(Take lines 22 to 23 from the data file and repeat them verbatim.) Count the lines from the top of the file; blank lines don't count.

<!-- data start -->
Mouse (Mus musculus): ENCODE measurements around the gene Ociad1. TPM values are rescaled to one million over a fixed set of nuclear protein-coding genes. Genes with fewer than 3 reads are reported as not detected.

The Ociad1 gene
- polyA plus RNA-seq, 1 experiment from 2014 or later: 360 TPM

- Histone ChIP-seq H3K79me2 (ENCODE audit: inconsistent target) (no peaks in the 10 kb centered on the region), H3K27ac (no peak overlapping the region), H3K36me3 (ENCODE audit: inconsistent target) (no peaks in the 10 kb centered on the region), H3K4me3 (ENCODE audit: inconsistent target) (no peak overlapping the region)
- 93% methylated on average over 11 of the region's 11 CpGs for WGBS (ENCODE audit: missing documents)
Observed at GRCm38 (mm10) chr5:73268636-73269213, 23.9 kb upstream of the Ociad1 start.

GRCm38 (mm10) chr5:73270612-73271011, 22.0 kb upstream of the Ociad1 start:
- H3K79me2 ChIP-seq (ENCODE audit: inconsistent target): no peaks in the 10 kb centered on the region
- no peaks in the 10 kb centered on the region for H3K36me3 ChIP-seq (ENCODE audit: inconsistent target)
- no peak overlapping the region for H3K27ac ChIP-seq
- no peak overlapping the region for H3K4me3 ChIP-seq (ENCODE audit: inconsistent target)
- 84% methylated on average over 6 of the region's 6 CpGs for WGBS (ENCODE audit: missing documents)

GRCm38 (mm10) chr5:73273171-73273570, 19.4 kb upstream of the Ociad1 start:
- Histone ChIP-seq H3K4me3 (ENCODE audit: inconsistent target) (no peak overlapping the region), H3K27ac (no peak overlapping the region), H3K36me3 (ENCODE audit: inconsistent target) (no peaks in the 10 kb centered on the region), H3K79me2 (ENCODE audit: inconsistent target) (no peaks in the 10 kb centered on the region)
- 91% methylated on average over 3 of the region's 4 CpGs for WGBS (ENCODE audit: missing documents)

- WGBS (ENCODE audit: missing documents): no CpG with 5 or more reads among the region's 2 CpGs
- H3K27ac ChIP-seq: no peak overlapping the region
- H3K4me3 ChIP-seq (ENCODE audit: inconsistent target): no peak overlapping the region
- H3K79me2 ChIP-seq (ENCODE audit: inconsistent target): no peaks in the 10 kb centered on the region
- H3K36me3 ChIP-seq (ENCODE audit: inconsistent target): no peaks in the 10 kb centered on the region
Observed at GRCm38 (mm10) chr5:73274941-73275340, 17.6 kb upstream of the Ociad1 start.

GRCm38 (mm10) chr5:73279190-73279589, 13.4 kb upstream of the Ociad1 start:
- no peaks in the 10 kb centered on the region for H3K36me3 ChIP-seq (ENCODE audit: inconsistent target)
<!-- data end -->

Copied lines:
GRCm38 (mm10) chr5:73279190-73279589, 13.4 kb upstream of the Ociad1 start:
- no peaks in the 10 kb centered on the region for H3K36me3 ChIP-seq (ENCODE audit: inconsistent target)